Blog Archive (11) Posts Made in August 2019
Meandering Around the Reserve
Sunday, August 18th 2019
Lark and Taurus were not bothered by the wind, although their tails and manes were blowing a little.
I was followed by Taurus hoping that I might just have a treat hidden somewhere, but when nothing appeared he began feeding on the grass.
Bees and hoverflies were out in force flying from flower to flower to feed. Devil's Bit Scabious is a favoured flower.
Wild Angelica and Wild Carrot (below) have large, mainly flat, umbels of flowers and these are often covered by many insects of all shapes and sizes.
Warm damp weather is ideal for the growth of fungi and some are begining to appear.
This polypore fungus grows around anything in its way.
Saturday, August 17th 2019
Setting off for a walk around I did not think that there would be much on the wing due to the very strong wind. I was wrong. However trying to photograph those on the wing proved interesting. Photographs include vegetation and no insect, totally out of focus vegetation and of course hands and fingers trying to hold the flower still! But some insects did co-operate and I was able to obtain some lovely photos.
I have seen Brimstone butterflies fly this way and that way but never close enough even to get a splodge, but I was lucky today.
Speckled Wood butterflies have not been common over the last few weeks but almost every sunny glade had at least one sunbathing.
I wondered what sort of leaf was waving in the wind, until I realised that it was a Common Blue butterfly hanging on tightly to a stem. It did not move as I crept closer to get a macro shot.
Hand rails of bridges, especially along Risedale Beck, can often reveal some interesting creatures. I spotted a tiny Pale Tussock Moth caterpillar crawling along. These moth caterpillars used to be a pest on hop crops in south east England. The pickers called them Hop Dogs and some claimed that they could cause a severe allergic skin reaction. We do not have hops on our species list but we do have a wide variety of deciduous trees and plenty of Bramble on which the caterpillars feed. They can take up to two months to reach a size of 40mm and they are then ready to pupate.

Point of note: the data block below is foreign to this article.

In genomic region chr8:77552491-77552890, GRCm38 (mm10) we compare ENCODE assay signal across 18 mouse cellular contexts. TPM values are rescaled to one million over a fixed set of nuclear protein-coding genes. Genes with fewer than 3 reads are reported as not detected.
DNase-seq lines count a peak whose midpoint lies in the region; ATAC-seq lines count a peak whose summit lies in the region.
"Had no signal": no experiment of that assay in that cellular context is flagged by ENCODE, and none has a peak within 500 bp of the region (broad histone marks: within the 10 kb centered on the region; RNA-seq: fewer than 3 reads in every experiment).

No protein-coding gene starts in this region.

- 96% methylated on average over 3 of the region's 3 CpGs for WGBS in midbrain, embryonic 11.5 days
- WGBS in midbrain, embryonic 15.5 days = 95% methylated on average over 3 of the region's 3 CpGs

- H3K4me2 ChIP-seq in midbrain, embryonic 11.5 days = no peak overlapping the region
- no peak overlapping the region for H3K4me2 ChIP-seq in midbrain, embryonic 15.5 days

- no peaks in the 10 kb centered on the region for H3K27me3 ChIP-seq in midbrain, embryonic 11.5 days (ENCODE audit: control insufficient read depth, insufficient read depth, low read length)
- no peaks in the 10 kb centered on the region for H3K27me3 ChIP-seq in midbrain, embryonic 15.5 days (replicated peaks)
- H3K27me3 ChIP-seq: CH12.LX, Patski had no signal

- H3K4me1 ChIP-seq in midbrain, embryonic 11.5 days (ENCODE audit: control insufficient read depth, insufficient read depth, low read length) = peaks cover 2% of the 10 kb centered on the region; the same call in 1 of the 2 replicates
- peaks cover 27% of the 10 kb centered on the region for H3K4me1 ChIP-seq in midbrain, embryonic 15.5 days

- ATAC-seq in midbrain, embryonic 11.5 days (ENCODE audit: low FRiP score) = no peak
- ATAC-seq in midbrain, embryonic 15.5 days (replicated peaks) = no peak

Saw-wort blooms in a hidden away part of the reserve and provides nectar for many butterflies and bees. Where once there was only one clump of this plant, now there are several.
Before More Rain
Thursday, August 15th 2019
Everything is continuing to grow! Volunteers spent some time on the heath removing invasive species. These include Bramble, Willow, Gorse and Silver Birch.
There were several small Oak seedlings which were dug up and replanted. I always stop and wonder how they came to be there, a Grey Squirrel hiding acorns for the winter and forgetting where they were, or was it a Jay, doing the same thing.
After much hard work in the sunshine, five trailer loads of brash were removed and the heath was looking so good.
Work on the back garden fence and gates also continued.
The overhanging branches in the back garden were trimmed and the pond was also given some tlc.
And finally before the rain arrives the lawns were mown.
Thank you to our volunteers for all their hard work.
A Wet Day
Wednesday, August 14th 2019
There is one thing to be said for our weather at the minute and that is, that it is changeable. I am not sure if the weather hasn't consulted the forecast or it is the other way around. A forecast of a dull day with some sun later in the afternoon turned out to be a thoroughly damp, soggy, wet day. The moth traps caught very few moths overnight so it did not take us long to ID them. As we had time we set to on indoor jobs. Some volunteers inputted species data whilst others sorted photographs for displays. Volunteers also supported the nest box building activity. Thank you to everyone who helped today. Foxglove volunteers have such a valuable and variable range of skills that help to keep the reserve looking so good.
Out in the rain for a quick walk it was obvious that everything had water droplets! Wild Carrot is a biennial and consequently does not always grow in the same place each year. There are several flower heads near the heath. Some of them have the red centre petals.
Seed heads are already beginning to develop. When I looked at this one it looked 'odd', as the bowl shape is full of water.
Instead of being covered in insects this Devil's Bit Scabious was covered in water droplets.
When you get the 'right sort' of weather a hidden world can appear. A spider's web was spun on a stem of Hawthorn.
Cutting, Strimming, Painting, Sawing and Pulling!
Tuesday, August 13th 2019
Hayley and Emma were busy cutting back yet more branches overhanging the access road and main paths. This is almost like painting the Forth Railway Bridge!
The fence surrounding the back garden was given some protective stain. At the same time a path was cut through the long grass avoiding the orchids that are setting seed.